Abstract: While the information source is likely to affect job search process, it is still unknown how the information source interacts with the information content and information valence. In this study, first, the authors examine the influence of information source, information content, and information valence on employer attractiveness and job pursuit intention; and second, the authors estimate the interaction of information source with content and valence of information on employer attractiveness and job pursuit intention. The authors adopted a 2 (information source: company-independent vs company-dependent) x 2 (information content: instrumental vs symbolic) x 2 (information valence: positive vs negative) between-subject factorial design to achieve the study’s research objectives, using a sample of 240 job applicants; and applied multivariate analysis of covariance for estimating the main and interaction effects. The authors find a significant interaction of information source with the content and valence of information, indicating a differential effect of content and valence, depending on the information source. The study reveals that the effect of information content (i.e. symbolic vs instrumental) on employer attractiveness varies depending on the source of information (i.e. company-independent vs company-dependent), with the company-independent source having a higher effect than the company-dependent source. Considering that the information source has a differential effect on job seekers, it would be useful to account for such differences in designing recruitment communications. Results guide managers in deciding the appropriate recruitment information outlet for communicating symbolic and instrumental attributes. The use of symbolic attribute content is recommended for generating favourable evaluations about an employer. This study is a novel attempt to examine on how information source interacts with information content type and information valence in influencing recruitment outcomes. The authors provide valuable insights to human resource managers or employer brand managers to design effective recruitment communications and leverage the company-independent information sources appropriately.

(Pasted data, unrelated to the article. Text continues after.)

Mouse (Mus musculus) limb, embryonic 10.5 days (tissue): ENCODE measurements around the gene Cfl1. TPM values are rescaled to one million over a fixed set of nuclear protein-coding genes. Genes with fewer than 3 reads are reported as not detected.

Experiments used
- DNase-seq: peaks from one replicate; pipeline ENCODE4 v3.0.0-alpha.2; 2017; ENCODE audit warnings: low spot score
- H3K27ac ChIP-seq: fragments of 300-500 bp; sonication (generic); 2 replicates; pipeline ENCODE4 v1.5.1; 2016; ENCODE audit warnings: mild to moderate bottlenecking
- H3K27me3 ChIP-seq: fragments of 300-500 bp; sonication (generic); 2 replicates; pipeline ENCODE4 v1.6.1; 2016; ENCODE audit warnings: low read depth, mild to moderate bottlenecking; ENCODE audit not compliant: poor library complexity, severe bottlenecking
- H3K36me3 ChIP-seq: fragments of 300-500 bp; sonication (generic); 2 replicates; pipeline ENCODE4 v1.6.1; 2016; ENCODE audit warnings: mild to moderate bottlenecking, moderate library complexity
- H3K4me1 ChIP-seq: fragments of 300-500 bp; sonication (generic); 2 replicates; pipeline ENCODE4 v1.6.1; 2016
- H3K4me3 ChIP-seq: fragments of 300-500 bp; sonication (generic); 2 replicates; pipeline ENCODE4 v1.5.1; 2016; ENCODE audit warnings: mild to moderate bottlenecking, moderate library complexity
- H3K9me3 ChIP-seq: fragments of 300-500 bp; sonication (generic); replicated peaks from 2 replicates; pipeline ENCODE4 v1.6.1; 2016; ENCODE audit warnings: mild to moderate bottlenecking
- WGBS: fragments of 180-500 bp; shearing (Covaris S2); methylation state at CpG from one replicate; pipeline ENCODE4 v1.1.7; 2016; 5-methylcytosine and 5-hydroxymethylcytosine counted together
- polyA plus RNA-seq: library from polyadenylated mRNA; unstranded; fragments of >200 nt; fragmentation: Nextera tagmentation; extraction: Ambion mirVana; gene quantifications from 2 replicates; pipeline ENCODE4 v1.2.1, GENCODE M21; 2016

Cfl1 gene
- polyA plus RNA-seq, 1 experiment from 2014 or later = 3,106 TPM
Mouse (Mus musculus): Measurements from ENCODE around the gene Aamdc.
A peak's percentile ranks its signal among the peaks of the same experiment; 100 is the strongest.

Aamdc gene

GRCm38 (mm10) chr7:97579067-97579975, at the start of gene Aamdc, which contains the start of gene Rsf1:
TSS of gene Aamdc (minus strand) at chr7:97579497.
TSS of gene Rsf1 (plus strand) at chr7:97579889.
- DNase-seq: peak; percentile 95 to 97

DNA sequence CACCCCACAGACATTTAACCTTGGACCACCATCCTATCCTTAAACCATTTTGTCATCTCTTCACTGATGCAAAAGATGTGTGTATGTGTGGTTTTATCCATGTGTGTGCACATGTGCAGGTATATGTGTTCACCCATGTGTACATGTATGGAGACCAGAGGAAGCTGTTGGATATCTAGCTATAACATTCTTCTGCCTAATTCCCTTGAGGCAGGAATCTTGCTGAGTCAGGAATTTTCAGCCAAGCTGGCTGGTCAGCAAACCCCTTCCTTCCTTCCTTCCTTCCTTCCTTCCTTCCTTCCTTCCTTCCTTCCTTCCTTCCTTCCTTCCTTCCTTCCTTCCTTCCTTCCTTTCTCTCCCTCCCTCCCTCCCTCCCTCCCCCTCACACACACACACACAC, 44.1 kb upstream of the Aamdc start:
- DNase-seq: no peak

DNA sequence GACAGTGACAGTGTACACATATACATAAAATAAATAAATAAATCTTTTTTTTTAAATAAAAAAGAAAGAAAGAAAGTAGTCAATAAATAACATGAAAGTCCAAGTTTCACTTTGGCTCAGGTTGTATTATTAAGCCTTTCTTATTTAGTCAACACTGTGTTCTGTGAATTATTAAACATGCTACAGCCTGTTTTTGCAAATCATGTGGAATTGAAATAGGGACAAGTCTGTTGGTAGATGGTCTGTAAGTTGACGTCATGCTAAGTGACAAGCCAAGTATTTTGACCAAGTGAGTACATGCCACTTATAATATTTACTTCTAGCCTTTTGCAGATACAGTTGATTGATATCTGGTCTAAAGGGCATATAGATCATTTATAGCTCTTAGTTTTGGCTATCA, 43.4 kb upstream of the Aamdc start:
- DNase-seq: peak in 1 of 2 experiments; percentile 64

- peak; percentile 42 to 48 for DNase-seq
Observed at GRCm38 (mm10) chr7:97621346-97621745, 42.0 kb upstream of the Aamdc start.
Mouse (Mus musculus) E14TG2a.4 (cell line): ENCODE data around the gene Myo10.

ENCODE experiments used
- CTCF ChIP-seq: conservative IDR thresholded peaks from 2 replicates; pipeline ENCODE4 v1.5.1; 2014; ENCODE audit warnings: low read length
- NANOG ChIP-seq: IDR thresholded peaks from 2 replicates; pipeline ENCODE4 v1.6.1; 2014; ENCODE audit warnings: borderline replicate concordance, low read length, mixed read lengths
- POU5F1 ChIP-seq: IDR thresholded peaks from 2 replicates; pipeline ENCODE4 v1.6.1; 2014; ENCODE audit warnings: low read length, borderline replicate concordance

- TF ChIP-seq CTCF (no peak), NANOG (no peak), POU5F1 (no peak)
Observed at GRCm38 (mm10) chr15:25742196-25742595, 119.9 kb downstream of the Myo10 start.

Citation: Journal of Organizational Effectiveness: People and Performance
      PubDate: 2022-08-15
      DOI: 10.1108/JOEPP-06-2021-0166
      Issue No: Vol. 9 , No. 4 (2022)
       
  • “I alone can fix it”: is social courage a bright side of
           narcissism'

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      Authors: Matt C. Howard , Wade Forde , Jacob Whitmore , Elise V.Z. Lambert